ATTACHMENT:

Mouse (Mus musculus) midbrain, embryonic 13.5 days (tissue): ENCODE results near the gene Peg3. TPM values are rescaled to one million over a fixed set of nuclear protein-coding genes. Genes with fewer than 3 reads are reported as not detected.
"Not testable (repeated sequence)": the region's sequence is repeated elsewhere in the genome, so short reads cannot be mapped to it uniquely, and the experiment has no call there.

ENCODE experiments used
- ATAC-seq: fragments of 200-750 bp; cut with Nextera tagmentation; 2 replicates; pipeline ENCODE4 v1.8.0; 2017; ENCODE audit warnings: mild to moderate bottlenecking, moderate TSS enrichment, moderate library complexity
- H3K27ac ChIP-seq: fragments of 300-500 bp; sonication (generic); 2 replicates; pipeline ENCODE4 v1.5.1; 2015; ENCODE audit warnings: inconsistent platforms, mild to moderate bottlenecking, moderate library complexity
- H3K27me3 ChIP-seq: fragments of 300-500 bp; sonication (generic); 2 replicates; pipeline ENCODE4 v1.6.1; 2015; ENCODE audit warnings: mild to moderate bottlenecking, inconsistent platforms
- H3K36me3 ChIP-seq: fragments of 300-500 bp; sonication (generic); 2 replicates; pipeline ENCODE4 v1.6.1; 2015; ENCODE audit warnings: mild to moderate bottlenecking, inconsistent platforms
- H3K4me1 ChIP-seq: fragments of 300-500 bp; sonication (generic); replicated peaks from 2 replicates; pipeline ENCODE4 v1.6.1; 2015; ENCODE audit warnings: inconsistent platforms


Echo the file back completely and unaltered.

Mouse (Mus musculus) midbrain, embryonic 13.5 days (tissue): ENCODE results near the gene Peg3. TPM values are rescaled to one million over a fixed set of nuclear protein-coding genes. Genes with fewer than 3 reads are reported as not detected.
"Not testable (repeated sequence)": the region's sequence is repeated elsewhere in the genome, so short reads cannot be mapped to it uniquely, and the experiment has no call there.

ENCODE experiments used
- ATAC-seq: fragments of 200-750 bp; cut with Nextera tagmentation; 2 replicates; pipeline ENCODE4 v1.8.0; 2017; ENCODE audit warnings: mild to moderate bottlenecking, moderate TSS enrichment, moderate library complexity
- H3K27ac ChIP-seq: fragments of 300-500 bp; sonication (generic); 2 replicates; pipeline ENCODE4 v1.5.1; 2015; ENCODE audit warnings: inconsistent platforms, mild to moderate bottlenecking, moderate library complexity
- H3K27me3 ChIP-seq: fragments of 300-500 bp; sonication (generic); 2 replicates; pipeline ENCODE4 v1.6.1; 2015; ENCODE audit warnings: mild to moderate bottlenecking, inconsistent platforms
- H3K36me3 ChIP-seq: fragments of 300-500 bp; sonication (generic); 2 replicates; pipeline ENCODE4 v1.6.1; 2015; ENCODE audit warnings: mild to moderate bottlenecking, inconsistent platforms
- H3K4me1 ChIP-seq: fragments of 300-500 bp; sonication (generic); replicated peaks from 2 replicates; pipeline ENCODE4 v1.6.1; 2015; ENCODE audit warnings: inconsistent platforms